Let’s get real about fashion’s impact on our environment: studies have shown that the fashion industry is the second-largest contributor of pollution on the planet, and yet fast fashion sales have grown by 20% over the past three years. If we truly care about sustainability beyond a surface-level cultural fascination, we need to not only think about our own consumption habits, especially within fashion, but we need to properly maintain the items we already know & love. The following tips & advice are just a few of the ways how to sustainably take care of your wardrobe.
In The Laundry Room
According to Tree Hugger, between 75 to 80% of our clothing’s lifecycle impact comes from washing & drying. Outside of investing in a more energy-efficient washer & dryer or handwashing each item, there are some high-impact ways to make immediate changes.
One of the most immediate ways to make a change is to wash your clothes in cold water. EPA statistics suggest that you can use up to 90% less energy just by eliminating hot water heating. Moving onto drying, over-drying your clothes is one of the most damaging things you can do. It can shrink your pieces over time and warp the elastic, ultimately undermining the durability of the fabrics. Try hanging your clothes to dry instead, either outside on a line or inside on a drying rack.
The next time you’re shopping for laundry detergent, opt for concentrated formulas. The more loads per bottle, the fewer bottles you need to buy, leading to less packaging in landfills. It’s a win/win all around.
Repair Before You Replace
A relationship with a tailor can totally transform your wardrobe, and not only for the existing styles in your closet but for thrifted & vintage items as well. Simple adjustments, like shortening the straps or raising the waistline of a dress, can make a forgotten favorite feel brand new.
Engaging the services of a tailor can be expensive, but as an alternative, you can turn to YouTube for tutorials on how to repair a rip or replace a button by hand. If you’ve lost the spare button that originally came with your item of clothing, visit a local craft store & they can help you locate an appropriately sized button to replace it with.
Clothing isn’t the only item that can be repaired. Cobblers have breathed new life into several pairs of my most-worn shoes and are also very helpful for preventative maintenance. Simple repairs, like replacing the sole of shoes when they are worn thin or worn away entirely, like from the toe of my favorite pointy toe boots are common fixes. Cobblers can also replace heel tips, extend calf widths in certain circumstances, and even repair handbags or other leather items.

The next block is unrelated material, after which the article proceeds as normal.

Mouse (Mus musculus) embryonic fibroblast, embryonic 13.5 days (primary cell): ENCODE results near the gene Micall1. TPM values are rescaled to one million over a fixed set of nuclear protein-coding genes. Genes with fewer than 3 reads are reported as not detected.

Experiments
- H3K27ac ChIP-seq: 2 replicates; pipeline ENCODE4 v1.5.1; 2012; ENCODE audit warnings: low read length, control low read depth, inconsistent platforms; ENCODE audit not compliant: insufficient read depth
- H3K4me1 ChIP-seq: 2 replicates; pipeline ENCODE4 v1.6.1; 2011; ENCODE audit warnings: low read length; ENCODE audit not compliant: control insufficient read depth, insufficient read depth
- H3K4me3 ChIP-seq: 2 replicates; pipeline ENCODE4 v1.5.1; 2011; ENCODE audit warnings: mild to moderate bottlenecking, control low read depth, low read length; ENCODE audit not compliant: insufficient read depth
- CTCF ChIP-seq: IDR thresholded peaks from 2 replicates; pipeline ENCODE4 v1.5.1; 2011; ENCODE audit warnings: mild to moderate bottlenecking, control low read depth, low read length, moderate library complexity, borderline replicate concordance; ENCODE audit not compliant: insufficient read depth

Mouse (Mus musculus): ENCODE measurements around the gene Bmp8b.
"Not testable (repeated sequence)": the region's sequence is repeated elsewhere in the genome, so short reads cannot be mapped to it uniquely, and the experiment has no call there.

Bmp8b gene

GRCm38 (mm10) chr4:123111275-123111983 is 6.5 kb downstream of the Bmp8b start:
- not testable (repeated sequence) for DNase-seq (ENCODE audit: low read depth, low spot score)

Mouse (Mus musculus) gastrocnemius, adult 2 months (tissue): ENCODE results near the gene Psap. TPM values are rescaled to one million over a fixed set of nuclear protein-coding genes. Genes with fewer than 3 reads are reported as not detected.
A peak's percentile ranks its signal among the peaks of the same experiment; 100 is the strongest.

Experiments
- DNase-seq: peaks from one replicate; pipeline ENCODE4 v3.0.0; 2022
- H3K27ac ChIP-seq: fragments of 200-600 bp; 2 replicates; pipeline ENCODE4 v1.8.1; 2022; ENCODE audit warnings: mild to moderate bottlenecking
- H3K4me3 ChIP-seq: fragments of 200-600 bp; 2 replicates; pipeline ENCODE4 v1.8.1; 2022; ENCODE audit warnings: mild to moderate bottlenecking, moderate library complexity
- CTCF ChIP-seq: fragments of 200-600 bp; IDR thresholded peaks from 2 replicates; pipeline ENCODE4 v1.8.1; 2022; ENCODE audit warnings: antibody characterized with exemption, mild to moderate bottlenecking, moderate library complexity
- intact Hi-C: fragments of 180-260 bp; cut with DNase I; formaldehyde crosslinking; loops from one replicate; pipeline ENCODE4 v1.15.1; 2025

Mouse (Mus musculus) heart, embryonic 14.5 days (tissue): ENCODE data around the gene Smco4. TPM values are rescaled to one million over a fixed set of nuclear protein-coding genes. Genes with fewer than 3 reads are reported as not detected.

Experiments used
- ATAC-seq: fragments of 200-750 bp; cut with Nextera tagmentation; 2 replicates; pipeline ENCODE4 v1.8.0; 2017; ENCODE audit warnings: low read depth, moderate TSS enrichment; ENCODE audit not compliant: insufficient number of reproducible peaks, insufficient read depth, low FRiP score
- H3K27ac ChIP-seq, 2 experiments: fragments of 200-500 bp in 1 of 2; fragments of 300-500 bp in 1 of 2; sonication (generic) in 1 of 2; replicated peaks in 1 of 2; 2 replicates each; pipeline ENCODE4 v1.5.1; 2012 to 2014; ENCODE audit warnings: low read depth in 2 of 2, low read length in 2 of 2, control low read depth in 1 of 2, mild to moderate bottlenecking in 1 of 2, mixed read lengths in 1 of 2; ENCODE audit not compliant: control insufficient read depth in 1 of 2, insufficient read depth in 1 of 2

How To Shop With Longevity In Mind
“All those thigh blowouts? It’s not our thighs, it’s the fabric” says repair shop seamster, Sparrow K. They see repairs of all sorts come through the shop where they work, like broken zippers to broken handbags and an assortment of items in between. When it comes to shopping for new (or new to you) items, Sparrow K. recommends considering fabric content, seam construction, and how often an item is going to be worn. “A lot of times people will spend more money on ‘nice’ clothing that will only be worn once or twice but spend less on cheaper quality everyday clothes. If you’re on a budget especially, I feel it’s far more effective to put money into the pieces you’ll wear the most,” they said.
Speaking of fabric content, be sure to carefully examine the care labels of every item before purchasing. Nearly 70% of dry cleaners use a known air pollutant, perchloroethylene, as a cleaning solvent per the EPA. Perchloroethylene, also known as PERC, is also considered a “likely human carcinogen” by the EPA and has been linked to cancer and brain damage. There’s been a push in recent years to switch to green dry cleaning and alternative solvents, but as data suggests, the adoption rate hasn’t yet reached the mainstream.
Just because an item is broken doesn’t mean that it’s beyond repair. With a little creativity and determination, a great seamstress or cobbler can work wonders. Sparrow K. had many innovative solutions to share from their work in a repair shop during our interview. “For example, we end up fixing lots of purses. A lot of the time, instead of replacing or repairing a part, which might not be cost-effective, we’ll alter it instead. If a purse has a broken zipper, we can cut the zipper out, and add a magnetic snap instead. Or with the handles, if they’re broken or torn, instead of replacing them with costly leather, we use heavy-duty nylon strapping. It comes in dozens of colors, and you’ll never have to worry about them breaking again.”
Broken items can also be repurposed entirely. Local designer Alyssa Bird of Regenerous Designs upcycles the remnants from clothing manufacturers and reimagines them into earrings, headbands, and scarves. She also recently used unwanted test t-shirts to create an art installation and documented the entire process. If you’re still looking for inspiration, Buzzfeed (of course) has a list of 21 useful things you can make out of your old clothes. The many ways your clothing can find a new life is only limited to your imagination (or Google skills).